Armed attacks Friday on two mosques in Christchurch, New Zealand, killed at least 49 people and injured dozens of others in what authorities called an act of terrorism.
Four people – three men and one woman – were in custody Friday evening, New Zealand Police Commissioner Mike Bush said. One of them, reported to be a 28-year-old Australian man with extreme anti-immigrant and anti-Muslim views, has been charged with murder and will appear in court on Saturday.
The attacks stunned a small nation known mostly for its friendly people and scenic countryside where parts of the “Lord of the Rings” movies were filmed. Prime Minister Jacinda Ardern called it “one of New Zealand’s darkest days.”
Ardern initially said Friday afternoon that 40 people had been killed in the mass shootings. New Zealand Police Commissioner Mike Bush later said that the death toll had risen to 49, with most of the dead – 41 worshipers – gunned down at the Al Noor mosque in central Christchurch during Friday prayers. Several more people were killed at another mosque in the Linwood neighborhood across town.
Bush said the attacks began around 1:40 p.m. and were “very well-planned.” Police found two improvised explosive devices in vehicles as the shootings unfolded. One device was defused quickly. Schools were temporarily put on lockdown across Christchurch, which is the largest city on New Zealand’s South Island, with a population of about 400,000. Police also advised all mosques in the country to lock their doors.
“This is and will be one of New Zealand’s darkest days,” Ardern said. “It is clear that this can now only be described as a terror attack.”
She said that three of the four people arrested were connected to the attack. “These are people who I would describe as having extremist views that have absolutely no place in New Zealand and, in fact, have no place in the world,” Ardern said.
Australian Prime Minister Scott Morrison confirmed that one of them was an Australian citizen and described the man as an “extremist, right-wing, violent terrorist.”
The attackers are believed to have worn body cameras and to have filmed as they fired. Footage was available on Facebook Live, Twitter, Instagram and YouTube. New Zealand police said that “extremely distressing footage” of the shooting was streamed online in real time. They asked that the links not be shared and wrote on Twitter that they were “working to have any footage removed.”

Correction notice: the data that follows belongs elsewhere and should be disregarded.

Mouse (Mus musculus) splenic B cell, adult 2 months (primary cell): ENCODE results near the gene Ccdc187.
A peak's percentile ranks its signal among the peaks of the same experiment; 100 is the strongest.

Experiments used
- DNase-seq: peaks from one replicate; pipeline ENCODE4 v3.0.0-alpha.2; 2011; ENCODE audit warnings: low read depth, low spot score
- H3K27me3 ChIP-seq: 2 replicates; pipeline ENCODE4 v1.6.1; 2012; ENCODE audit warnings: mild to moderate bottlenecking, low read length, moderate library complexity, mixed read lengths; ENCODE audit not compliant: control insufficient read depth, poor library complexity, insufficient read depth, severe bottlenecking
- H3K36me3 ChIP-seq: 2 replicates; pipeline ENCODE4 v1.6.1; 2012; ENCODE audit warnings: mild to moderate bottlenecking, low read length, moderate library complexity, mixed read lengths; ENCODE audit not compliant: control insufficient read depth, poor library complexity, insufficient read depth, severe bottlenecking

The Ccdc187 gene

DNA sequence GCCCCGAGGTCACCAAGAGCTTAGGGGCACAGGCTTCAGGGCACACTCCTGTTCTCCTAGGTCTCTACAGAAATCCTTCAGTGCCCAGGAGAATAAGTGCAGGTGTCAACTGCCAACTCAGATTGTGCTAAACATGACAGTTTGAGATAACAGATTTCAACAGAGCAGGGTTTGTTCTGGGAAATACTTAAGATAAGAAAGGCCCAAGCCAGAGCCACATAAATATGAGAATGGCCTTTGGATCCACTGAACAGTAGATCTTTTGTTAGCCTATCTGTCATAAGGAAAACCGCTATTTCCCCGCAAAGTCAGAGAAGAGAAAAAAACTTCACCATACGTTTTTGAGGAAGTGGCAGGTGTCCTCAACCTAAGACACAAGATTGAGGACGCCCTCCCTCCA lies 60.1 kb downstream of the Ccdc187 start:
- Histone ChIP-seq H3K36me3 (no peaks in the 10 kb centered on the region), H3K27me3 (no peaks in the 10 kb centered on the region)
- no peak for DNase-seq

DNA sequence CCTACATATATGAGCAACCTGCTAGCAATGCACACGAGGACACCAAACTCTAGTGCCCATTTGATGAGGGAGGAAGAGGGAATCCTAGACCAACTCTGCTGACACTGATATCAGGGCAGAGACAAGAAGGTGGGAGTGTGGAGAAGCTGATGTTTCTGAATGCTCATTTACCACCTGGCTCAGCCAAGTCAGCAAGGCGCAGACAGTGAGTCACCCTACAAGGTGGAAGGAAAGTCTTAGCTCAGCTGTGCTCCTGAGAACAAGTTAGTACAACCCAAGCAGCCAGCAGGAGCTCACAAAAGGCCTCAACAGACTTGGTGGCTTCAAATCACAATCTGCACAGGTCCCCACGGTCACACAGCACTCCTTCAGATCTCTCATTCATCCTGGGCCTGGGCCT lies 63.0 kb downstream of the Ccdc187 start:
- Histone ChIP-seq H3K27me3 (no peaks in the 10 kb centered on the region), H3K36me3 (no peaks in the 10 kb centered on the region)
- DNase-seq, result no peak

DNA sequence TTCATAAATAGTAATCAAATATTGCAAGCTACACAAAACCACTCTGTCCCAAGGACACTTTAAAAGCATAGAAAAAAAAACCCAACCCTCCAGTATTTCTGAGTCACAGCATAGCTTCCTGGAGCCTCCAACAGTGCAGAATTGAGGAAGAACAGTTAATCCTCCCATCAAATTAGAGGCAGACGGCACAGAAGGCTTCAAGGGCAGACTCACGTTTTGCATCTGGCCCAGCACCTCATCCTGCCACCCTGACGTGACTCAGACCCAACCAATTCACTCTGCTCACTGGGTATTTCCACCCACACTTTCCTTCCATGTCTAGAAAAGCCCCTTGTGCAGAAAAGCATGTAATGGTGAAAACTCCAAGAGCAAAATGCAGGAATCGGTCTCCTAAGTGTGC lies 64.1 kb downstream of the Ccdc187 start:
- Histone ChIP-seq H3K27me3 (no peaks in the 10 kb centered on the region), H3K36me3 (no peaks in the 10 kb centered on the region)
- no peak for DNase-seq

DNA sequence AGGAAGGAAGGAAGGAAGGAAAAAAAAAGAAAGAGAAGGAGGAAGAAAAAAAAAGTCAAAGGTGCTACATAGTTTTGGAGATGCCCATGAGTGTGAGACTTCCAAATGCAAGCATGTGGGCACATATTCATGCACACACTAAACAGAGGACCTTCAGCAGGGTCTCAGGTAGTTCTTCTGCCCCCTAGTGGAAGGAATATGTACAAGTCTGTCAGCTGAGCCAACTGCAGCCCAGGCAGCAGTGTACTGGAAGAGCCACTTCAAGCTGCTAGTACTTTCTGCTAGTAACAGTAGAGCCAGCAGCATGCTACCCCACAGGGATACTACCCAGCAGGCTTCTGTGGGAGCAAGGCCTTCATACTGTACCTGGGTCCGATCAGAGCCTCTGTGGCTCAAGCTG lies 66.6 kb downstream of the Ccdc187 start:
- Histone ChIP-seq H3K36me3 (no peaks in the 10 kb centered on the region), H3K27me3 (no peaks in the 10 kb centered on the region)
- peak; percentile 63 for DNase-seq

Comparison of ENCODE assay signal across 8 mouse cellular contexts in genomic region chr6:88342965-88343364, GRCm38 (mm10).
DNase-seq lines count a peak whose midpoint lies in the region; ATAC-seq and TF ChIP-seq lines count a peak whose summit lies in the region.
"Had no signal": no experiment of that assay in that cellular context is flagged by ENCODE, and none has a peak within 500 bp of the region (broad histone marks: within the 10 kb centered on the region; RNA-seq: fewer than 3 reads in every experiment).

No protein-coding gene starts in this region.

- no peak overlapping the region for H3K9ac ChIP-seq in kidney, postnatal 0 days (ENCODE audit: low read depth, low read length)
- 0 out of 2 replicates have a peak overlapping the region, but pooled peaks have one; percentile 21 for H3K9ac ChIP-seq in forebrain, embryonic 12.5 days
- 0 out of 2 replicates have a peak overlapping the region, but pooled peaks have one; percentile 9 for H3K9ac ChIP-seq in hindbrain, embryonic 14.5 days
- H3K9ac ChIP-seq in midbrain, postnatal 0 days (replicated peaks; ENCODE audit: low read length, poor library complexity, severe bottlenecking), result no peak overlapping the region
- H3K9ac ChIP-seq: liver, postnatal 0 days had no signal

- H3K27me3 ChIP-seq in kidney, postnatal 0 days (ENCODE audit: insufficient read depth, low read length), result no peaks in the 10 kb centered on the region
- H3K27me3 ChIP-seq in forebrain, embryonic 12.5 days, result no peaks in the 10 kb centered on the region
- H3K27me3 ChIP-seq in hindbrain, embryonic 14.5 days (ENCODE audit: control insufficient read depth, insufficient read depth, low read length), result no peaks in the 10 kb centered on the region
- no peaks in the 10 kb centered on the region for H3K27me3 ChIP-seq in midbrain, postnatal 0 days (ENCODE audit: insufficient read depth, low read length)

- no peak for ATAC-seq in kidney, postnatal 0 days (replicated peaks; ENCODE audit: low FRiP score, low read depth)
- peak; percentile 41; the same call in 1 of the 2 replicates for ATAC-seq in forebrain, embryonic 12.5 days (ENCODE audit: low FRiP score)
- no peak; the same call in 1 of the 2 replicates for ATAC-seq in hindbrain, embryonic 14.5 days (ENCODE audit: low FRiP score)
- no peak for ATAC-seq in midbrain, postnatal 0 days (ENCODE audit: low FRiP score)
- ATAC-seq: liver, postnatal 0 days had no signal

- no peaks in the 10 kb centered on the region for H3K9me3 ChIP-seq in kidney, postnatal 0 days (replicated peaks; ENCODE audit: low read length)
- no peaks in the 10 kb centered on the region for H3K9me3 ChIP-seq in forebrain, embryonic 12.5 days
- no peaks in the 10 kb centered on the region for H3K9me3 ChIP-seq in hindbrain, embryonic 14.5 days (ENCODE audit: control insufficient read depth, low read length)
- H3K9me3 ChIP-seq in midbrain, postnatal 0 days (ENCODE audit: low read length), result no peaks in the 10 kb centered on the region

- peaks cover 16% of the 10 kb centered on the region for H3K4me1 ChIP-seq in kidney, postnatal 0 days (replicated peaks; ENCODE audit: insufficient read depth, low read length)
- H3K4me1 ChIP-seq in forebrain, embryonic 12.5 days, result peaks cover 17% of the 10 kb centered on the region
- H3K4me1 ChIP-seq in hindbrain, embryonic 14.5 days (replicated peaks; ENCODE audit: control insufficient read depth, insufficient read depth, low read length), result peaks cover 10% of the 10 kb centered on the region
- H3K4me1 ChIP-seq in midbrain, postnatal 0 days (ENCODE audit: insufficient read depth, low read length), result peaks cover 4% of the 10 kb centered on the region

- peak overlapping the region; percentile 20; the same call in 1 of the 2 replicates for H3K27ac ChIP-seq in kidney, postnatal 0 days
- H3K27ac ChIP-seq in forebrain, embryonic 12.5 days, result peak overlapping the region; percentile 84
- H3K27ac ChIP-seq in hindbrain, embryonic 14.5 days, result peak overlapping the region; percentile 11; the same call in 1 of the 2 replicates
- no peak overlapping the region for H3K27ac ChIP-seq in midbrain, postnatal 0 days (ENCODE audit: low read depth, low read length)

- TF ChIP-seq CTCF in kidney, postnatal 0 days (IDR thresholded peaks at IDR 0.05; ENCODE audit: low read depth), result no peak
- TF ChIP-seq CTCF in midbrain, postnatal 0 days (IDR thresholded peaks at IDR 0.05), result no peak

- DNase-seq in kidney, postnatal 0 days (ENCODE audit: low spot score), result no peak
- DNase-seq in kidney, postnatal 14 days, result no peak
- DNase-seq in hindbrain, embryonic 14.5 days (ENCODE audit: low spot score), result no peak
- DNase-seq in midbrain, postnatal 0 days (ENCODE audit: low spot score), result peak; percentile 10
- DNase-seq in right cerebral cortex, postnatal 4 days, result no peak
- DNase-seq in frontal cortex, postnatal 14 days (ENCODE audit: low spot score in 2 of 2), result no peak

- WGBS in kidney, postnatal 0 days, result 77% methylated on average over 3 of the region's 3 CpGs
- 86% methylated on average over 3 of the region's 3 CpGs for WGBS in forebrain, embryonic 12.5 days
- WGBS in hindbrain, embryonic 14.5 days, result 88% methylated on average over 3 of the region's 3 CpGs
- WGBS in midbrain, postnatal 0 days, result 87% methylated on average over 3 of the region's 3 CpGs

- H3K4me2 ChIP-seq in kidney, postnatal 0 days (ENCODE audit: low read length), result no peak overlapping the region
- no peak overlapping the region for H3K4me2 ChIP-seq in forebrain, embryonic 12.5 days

Ardern repeated that appeal at her press conference. “My message would be that we should not be perpetuating, sharing, giving oxygen to this act of violence, and the message that’s set behind it,” she said. “I ask people, don’t share them.”
YouTube tweeted that it was “working vigilantly to remove any violent footage” from the platform.
The New York Times reported that someone appearing to be the gunman posted links to a hate-filled manifesto on Twitter and 8chan, where he also posted a link to his Facebook page, saying he would soon livestream the shooting. A 17-minute video includes multiple instances of the gunman firing on victims inside the mosque.
“New Zealand Police alerted us to a video on Facebook shortly after the livestream commenced and we quickly removed both the shooter’s Facebook and Instagram accounts and the video,” a Facebook spokeswoman told CNN.
Australian TV networks, including Ten Daily and Sky News Australia, continued to broadcast footage from the shooters’ cameras, as well as stills from the incident, for several hours. The networks said that they had edited the footage or stopped it before the gunmen entered the mosque. “Sky News in line with other broadcasters ran heavily edited footage that did not show the shootings, or the victims,” the channel said in a statement to the Guardian.
YouTuber PewDiePie was evidently praised by the alleged gunman, and the YouTube personality, Felix Arvid Ulf Kjellberg, posted a statement to Twitter condemning the attacks.
The Los Angeles Police Department tweeted that, while it had no indication that any related attacks would be carried out in the city, it would increase patrolling around L.A. mosques “out of an abundance of caution.”
Oscar-winning actor Russell Crowe, who was born in New Zealand, was among the first Hollywood celebrities to react online. “40 dead in NZ. Senseless, pointless, cruel deaths. My heart breaks for all the families involved, and for the beautiful people of New Zealand to whose heart this pain will attach, for a long time. Kia Kaha,” he wrote on Twitter.
Arnold Schwarzenegger, former governor of California, and star of multiple violent films, added his condolences. “My heart goes out to the victims, their families and the people of New Zealand. This a horrific act of terror, but please know that the world stands with you. I stand with you,” Schwarzenegger tweeted.